So, how do we know when to say yes to people? Why do we spend our time doing what we do? Are you confident that you’re saying yes and no to the right things, to the right people?
If we’re honest, we’d probably admit that many of our decisions are based on what we think others will think of us if we do or don’t do something.
For better or worse, how other people perceive us- or how we think they’ll perceive us– has a huge influence on whether we say yes or no.
The Critical Question: Who are you willing to disappoint?
In his insightful article, “You Have to Disappoint Someone: How to Say No to Good Things,” John Bloom writes,
Coming to terms with ways we seek people’s approval or fear their disapproval will force us to face humbling truths about ourselves and may require repentance and uncomfortable change.
Bloom describes a conference he attended where Christian leaders were asked how they remained focused on their core calling while inundated with demands. In response, one of the speakers posed another question: “Who are you willing to disappoint?”
That sounds a lot like my dad’s advice: You have to disappoint someone. I disappointed Kelly. (And, for the record, we’re still friends a decade later.)
That might seem like an unloving way to decide what we should or shouldn’t do. But it really isn’t. It’s actually a clarifying question. It isn’t asking us who are the people we will choose not to love. It’s asking us what we are really pursuing in our time commitments. Whose approval are we seeking? God’s? Other people’s? Of those, which one more?
We should ask the Holy Spirit to search our hearts and try our thoughts (Psalm 139:23). We should ask ourselves the hard question: who are we willing to disappoint? Or who are we unwilling to disappoint? Are we unwilling to disappoint God? Or are we unwilling to disappoint others? Are we unwilling to disappoint our own selfish preferences?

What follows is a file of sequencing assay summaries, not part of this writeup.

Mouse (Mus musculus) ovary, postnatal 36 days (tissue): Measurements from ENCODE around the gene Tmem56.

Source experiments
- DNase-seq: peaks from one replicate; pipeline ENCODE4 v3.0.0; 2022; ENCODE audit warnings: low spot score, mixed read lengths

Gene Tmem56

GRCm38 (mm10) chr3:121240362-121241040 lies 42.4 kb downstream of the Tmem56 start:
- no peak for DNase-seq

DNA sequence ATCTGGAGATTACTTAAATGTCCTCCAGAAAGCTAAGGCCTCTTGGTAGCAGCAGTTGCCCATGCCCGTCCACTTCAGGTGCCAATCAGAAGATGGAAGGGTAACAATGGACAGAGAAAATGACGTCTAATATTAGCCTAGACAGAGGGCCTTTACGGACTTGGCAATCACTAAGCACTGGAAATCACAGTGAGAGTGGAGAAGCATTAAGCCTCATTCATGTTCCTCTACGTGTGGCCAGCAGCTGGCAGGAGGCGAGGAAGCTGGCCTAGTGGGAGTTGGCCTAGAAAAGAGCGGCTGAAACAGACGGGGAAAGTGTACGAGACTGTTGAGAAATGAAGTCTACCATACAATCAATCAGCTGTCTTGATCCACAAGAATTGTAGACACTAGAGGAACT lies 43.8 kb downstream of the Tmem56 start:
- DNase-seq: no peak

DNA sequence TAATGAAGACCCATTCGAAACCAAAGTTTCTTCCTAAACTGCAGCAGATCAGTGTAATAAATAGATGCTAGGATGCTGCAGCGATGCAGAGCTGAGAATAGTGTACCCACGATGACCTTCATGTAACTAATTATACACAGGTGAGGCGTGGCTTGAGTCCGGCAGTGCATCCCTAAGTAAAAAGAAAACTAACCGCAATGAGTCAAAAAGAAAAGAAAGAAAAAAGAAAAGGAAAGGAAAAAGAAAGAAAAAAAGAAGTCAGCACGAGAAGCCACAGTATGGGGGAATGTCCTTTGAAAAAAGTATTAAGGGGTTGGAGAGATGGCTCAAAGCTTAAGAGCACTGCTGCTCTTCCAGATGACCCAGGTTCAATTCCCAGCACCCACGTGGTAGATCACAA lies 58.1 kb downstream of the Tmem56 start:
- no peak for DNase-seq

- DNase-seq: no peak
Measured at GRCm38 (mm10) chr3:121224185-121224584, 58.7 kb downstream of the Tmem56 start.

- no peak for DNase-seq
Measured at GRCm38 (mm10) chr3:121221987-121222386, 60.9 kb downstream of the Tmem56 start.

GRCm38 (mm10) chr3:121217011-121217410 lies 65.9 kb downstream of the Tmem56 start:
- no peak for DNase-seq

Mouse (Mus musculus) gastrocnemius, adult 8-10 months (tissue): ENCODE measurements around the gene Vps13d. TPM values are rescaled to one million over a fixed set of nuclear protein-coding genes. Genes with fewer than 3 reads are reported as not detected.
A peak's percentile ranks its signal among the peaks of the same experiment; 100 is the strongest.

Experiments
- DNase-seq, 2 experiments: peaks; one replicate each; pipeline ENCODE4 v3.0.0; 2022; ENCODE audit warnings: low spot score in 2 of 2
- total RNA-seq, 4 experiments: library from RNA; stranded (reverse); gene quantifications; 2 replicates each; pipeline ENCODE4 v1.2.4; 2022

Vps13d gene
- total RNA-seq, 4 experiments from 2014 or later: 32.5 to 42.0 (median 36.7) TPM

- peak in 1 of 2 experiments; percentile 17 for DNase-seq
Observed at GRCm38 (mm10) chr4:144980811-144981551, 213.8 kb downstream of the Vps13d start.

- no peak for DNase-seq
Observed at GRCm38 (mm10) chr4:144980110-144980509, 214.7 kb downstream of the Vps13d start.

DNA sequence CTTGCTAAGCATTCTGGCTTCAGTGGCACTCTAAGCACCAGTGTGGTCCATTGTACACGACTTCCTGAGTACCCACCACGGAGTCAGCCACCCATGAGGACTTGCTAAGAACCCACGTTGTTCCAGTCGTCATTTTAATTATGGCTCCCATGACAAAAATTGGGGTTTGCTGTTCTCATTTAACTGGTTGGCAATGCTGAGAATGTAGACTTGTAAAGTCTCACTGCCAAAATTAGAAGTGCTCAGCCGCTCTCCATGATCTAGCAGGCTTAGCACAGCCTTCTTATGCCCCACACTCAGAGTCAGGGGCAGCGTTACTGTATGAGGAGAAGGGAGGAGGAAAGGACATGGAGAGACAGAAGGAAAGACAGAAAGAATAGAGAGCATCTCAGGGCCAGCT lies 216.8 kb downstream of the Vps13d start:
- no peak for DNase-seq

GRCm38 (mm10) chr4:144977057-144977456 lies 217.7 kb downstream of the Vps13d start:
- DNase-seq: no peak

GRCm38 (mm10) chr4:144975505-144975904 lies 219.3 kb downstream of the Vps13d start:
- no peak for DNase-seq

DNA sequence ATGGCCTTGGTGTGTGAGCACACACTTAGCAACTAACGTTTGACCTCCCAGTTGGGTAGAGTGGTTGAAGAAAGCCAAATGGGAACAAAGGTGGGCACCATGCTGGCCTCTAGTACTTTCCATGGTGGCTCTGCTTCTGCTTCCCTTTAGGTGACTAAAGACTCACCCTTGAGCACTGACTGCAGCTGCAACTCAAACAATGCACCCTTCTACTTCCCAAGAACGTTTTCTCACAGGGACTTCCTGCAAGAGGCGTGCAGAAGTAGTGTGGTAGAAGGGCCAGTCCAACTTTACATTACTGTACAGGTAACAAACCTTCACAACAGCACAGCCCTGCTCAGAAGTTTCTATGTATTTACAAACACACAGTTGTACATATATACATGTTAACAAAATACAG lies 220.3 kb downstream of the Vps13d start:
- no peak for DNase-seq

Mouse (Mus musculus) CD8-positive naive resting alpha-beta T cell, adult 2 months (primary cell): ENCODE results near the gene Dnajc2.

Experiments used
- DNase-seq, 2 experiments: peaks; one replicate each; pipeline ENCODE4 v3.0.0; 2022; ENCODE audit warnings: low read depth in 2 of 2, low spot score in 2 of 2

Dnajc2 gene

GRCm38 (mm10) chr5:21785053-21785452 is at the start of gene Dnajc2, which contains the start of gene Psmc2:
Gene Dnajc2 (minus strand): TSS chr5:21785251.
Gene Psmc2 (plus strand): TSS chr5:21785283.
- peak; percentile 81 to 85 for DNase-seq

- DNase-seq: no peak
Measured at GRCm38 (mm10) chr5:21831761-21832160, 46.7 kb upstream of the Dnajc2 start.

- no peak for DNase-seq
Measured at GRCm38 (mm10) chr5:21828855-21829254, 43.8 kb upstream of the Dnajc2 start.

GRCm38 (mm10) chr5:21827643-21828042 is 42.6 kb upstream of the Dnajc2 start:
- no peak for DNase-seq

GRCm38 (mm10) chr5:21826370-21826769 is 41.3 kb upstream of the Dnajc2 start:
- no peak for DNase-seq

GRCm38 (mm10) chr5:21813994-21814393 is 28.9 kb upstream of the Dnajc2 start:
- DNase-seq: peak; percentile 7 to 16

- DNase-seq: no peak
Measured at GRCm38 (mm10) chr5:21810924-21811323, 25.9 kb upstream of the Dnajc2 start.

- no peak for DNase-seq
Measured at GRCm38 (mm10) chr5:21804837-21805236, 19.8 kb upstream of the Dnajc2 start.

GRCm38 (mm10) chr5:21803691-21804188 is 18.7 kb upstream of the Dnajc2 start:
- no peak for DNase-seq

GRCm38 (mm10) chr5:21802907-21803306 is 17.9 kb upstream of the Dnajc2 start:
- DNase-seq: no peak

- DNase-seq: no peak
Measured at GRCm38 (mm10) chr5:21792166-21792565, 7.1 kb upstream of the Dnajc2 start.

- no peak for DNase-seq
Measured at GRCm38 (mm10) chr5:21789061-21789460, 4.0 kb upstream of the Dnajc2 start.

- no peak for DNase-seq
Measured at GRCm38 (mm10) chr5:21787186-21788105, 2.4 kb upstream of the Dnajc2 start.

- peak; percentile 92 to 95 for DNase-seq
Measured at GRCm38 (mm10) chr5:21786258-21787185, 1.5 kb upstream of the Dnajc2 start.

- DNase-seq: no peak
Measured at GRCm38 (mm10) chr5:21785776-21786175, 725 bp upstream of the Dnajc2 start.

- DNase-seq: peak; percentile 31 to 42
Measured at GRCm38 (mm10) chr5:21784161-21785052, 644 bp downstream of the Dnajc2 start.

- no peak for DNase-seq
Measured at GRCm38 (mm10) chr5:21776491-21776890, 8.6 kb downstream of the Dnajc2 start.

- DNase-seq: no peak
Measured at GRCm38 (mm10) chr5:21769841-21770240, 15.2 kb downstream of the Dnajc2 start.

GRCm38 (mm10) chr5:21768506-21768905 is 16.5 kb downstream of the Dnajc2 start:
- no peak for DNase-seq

Who are you willing to disappoint?
Mary knew who to disappoint.
Let’s close with a fresh look at Mary and Martha through this new lens (Luke 10:38–42).
I imagine nearly everyone in her home that day thought she was doing a good thing. Martha herself thought this, which is why she requested Jesus’s support in exhorting Mary to get busy helping. She didn’t seem to be aware of her own motivations. But Jesus was. He saw the deeper motivations in both Martha and Mary.
Martha’s time commitment was being motivated by anxiety, not love. Given the context, it’s reasonable to assume her anxiety stemmed from what all her houseguests would think of her if she stopped waiting on them and did what Mary was doing.
On the surface, Mary’s actions might seem selfish and inconsiderate. Since Mary lived with Martha, she must have known how much Martha wanted her help. Yet, there she was, sitting at the feet of Jesus, listening to him speak.
Guess what? Mary knew who to disappoint. She was more willing to disappoint Martha than *to disappoint Jesus.
And remember what Jesus said about Mary?
…Mary has chosen the good part, which shall not be taken away from her.
*More on disappointing God and grieving the Holy Spirit in the next JoyPro Post, “Grieve is a Love Word.”